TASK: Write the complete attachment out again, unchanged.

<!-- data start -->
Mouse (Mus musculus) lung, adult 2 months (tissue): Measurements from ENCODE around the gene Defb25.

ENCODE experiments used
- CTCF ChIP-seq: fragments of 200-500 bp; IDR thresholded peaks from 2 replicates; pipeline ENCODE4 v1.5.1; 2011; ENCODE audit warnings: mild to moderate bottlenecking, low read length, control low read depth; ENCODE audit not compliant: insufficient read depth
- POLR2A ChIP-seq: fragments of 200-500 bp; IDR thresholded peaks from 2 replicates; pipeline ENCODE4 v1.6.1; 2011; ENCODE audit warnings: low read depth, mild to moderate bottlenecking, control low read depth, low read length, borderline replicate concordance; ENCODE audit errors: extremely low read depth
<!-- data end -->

Mouse (Mus musculus) lung, adult 2 months (tissue): Measurements from ENCODE around the gene Defb25.

ENCODE experiments used
- CTCF ChIP-seq: fragments of 200-500 bp; IDR thresholded peaks from 2 replicates; pipeline ENCODE4 v1.5.1; 2011; ENCODE audit warnings: mild to moderate bottlenecking, low read length, control low read depth; ENCODE audit not compliant: insufficient read depth
- POLR2A ChIP-seq: fragments of 200-500 bp; IDR thresholded peaks from 2 replicates; pipeline ENCODE4 v1.6.1; 2011; ENCODE audit warnings: low read depth, mild to moderate bottlenecking, control low read depth, low read length, borderline replicate concordance; ENCODE audit errors: extremely low read depth